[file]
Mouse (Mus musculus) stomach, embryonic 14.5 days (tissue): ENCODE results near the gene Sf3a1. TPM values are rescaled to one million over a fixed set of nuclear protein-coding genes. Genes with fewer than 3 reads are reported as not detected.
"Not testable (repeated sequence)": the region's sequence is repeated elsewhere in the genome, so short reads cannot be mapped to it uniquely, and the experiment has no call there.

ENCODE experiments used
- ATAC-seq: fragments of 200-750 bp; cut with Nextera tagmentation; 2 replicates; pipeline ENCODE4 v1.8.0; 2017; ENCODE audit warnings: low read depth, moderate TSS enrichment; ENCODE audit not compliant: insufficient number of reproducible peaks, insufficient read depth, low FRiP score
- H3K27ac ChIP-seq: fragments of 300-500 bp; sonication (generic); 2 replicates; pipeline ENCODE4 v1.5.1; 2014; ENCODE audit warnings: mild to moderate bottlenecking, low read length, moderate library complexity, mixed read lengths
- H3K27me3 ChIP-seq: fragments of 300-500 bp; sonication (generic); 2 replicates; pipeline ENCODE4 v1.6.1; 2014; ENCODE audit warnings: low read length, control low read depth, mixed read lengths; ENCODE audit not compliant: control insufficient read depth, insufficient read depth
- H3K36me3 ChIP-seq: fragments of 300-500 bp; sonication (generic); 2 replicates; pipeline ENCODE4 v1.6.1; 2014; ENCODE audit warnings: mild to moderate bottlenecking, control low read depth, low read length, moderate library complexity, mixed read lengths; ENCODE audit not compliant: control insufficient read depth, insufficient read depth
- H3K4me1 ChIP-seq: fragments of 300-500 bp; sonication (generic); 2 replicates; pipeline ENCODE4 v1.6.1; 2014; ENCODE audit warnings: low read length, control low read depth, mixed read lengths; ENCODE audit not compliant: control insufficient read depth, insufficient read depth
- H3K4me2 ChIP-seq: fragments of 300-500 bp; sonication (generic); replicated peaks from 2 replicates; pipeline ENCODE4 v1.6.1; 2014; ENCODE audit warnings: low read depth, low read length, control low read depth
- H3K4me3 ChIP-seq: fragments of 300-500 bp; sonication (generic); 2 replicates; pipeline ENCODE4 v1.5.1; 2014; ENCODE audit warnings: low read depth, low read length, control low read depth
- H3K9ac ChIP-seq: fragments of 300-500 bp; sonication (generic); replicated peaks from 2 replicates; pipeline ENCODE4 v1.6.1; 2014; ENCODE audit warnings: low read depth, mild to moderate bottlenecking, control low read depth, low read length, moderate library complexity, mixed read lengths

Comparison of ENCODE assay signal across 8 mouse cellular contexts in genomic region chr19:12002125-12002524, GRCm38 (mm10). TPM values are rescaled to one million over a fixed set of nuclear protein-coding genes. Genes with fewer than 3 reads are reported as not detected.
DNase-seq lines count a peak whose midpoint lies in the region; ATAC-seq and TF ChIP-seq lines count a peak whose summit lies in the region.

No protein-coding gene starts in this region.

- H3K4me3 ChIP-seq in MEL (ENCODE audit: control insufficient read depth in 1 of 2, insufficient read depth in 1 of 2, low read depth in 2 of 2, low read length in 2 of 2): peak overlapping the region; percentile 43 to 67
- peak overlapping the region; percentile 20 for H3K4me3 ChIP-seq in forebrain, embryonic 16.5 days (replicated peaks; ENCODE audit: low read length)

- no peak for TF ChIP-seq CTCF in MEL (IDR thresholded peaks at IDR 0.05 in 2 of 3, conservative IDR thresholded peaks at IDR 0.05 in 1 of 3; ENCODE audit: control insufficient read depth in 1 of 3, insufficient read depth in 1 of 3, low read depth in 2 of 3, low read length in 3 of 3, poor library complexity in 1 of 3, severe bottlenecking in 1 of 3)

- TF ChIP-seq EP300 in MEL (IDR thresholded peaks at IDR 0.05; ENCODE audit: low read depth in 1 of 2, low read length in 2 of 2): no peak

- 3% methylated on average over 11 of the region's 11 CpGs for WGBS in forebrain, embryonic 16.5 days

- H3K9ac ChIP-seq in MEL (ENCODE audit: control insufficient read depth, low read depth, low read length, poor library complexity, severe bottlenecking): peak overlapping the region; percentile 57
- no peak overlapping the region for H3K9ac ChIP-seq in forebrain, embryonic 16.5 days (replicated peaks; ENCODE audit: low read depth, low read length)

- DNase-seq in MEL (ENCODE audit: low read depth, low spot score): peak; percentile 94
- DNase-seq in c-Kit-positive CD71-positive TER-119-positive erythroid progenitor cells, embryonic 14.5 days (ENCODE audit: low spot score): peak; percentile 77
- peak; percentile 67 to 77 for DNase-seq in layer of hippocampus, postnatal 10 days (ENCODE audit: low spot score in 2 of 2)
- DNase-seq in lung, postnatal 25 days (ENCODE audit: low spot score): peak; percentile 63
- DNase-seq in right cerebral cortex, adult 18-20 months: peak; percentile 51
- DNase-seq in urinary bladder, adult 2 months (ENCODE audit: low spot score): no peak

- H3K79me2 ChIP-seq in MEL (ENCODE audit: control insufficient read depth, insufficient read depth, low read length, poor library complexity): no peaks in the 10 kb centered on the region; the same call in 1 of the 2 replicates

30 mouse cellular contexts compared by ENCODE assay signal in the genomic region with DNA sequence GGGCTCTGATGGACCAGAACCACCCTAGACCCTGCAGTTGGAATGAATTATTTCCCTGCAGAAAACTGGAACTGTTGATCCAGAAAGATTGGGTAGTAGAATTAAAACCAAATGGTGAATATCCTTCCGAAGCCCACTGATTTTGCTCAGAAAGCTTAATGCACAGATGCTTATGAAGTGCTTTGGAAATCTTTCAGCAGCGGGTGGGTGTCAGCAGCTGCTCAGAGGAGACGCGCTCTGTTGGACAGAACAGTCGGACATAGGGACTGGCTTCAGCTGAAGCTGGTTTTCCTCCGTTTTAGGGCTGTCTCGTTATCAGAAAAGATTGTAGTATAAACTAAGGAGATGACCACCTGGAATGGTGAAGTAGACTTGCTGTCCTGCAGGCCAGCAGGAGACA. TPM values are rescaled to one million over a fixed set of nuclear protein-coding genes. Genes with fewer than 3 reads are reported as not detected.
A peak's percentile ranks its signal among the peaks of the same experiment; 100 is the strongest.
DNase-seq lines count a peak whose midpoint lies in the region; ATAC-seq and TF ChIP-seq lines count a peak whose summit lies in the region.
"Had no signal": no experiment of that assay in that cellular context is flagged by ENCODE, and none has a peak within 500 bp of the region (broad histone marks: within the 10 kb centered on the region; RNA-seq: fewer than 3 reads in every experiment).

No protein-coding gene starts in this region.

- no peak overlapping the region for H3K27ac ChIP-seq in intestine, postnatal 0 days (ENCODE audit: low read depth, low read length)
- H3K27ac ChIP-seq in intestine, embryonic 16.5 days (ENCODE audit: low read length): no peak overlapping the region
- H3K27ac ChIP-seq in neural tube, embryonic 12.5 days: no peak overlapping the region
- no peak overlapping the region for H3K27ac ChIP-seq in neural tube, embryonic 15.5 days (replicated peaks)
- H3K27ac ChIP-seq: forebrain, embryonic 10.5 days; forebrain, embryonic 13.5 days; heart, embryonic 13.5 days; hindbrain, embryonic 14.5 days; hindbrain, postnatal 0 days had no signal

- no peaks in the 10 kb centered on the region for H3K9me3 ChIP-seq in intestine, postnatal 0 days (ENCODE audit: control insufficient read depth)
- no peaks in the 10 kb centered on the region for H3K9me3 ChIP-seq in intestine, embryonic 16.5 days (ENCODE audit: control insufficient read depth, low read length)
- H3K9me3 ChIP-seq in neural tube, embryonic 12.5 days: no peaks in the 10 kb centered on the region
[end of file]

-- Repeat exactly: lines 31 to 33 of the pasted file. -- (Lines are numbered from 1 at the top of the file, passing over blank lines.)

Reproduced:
DNase-seq lines count a peak whose midpoint lies in the region; ATAC-seq and TF ChIP-seq lines count a peak whose summit lies in the region.
"Had no signal": no experiment of that assay in that cellular context is flagged by ENCODE, and none has a peak within 500 bp of the region (broad histone marks: within the 10 kb centered on the region; RNA-seq: fewer than 3 reads in every experiment).

No protein-coding gene starts in this region.